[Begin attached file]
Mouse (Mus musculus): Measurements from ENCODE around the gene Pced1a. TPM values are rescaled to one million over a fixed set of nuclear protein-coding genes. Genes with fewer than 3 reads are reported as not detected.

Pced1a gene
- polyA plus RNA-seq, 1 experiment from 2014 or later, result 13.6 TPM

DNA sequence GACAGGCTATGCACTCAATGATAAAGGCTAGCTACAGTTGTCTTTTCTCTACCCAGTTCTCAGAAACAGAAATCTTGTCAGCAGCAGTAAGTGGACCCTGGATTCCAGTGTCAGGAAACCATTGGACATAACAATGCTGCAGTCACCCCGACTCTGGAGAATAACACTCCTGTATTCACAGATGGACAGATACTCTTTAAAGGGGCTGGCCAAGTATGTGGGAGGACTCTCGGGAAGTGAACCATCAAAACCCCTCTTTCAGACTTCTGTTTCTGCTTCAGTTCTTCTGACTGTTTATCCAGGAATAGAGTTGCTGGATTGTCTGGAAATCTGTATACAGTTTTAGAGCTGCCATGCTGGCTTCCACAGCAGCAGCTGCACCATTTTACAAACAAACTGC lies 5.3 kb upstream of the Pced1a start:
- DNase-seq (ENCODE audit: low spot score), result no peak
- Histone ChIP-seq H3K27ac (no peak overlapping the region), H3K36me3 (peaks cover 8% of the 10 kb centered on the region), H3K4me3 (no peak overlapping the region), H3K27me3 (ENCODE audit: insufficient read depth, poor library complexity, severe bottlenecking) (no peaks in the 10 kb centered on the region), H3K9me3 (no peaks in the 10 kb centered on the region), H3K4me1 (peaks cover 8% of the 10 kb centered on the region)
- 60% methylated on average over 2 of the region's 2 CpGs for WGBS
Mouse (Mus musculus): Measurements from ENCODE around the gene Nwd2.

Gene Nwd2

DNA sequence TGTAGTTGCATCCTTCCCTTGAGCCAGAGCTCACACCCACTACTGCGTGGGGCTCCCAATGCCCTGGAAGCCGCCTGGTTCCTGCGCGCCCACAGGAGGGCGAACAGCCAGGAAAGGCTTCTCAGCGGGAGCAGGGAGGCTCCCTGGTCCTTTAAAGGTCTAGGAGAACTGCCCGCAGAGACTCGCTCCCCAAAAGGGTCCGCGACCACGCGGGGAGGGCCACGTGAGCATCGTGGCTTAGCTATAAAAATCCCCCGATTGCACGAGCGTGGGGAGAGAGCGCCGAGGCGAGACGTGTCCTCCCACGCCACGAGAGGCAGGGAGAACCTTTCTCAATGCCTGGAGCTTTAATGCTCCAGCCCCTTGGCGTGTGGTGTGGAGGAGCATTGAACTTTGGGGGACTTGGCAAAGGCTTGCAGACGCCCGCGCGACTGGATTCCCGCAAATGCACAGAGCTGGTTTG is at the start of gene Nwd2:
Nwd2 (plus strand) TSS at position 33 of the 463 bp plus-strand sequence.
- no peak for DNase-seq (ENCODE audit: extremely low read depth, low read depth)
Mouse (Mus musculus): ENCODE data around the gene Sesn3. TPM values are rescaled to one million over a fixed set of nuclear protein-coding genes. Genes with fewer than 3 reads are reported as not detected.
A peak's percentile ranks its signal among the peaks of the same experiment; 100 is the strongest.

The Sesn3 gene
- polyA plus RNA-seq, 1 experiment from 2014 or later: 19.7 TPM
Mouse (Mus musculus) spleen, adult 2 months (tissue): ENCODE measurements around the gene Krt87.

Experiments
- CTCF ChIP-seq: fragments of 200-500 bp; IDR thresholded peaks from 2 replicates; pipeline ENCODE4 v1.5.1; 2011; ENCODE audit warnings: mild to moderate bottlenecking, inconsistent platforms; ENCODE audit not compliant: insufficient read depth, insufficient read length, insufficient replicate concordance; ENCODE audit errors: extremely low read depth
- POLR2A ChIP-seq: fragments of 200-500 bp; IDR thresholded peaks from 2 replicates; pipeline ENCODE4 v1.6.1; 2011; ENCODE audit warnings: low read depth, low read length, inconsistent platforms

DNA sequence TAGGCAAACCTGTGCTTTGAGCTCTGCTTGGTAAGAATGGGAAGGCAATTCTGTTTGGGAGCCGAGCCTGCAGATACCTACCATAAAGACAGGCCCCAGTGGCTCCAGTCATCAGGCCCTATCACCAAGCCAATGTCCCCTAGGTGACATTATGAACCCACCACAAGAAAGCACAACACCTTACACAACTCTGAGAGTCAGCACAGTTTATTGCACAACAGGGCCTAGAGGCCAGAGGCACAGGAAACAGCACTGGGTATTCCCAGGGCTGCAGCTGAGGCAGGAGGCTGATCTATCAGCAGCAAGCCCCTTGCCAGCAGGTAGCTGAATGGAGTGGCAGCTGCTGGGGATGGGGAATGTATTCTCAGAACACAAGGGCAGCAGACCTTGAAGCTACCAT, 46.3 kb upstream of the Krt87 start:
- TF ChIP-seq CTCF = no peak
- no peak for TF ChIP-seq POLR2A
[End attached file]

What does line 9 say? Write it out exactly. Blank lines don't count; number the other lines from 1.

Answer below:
Gene Nwd2